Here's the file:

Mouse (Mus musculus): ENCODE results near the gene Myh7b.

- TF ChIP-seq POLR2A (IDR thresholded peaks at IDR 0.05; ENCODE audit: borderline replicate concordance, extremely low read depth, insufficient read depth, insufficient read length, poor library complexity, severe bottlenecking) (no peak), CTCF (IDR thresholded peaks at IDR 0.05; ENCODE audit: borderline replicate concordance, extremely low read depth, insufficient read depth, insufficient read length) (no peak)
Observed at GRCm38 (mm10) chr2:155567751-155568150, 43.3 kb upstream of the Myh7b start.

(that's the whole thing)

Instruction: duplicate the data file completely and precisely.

Mouse (Mus musculus): ENCODE results near the gene Myh7b.

- TF ChIP-seq POLR2A (IDR thresholded peaks at IDR 0.05; ENCODE audit: borderline replicate concordance, extremely low read depth, insufficient read depth, insufficient read length, poor library complexity, severe bottlenecking) (no peak), CTCF (IDR thresholded peaks at IDR 0.05; ENCODE audit: borderline replicate concordance, extremely low read depth, insufficient read depth, insufficient read length) (no peak)
Observed at GRCm38 (mm10) chr2:155567751-155568150, 43.3 kb upstream of the Myh7b start.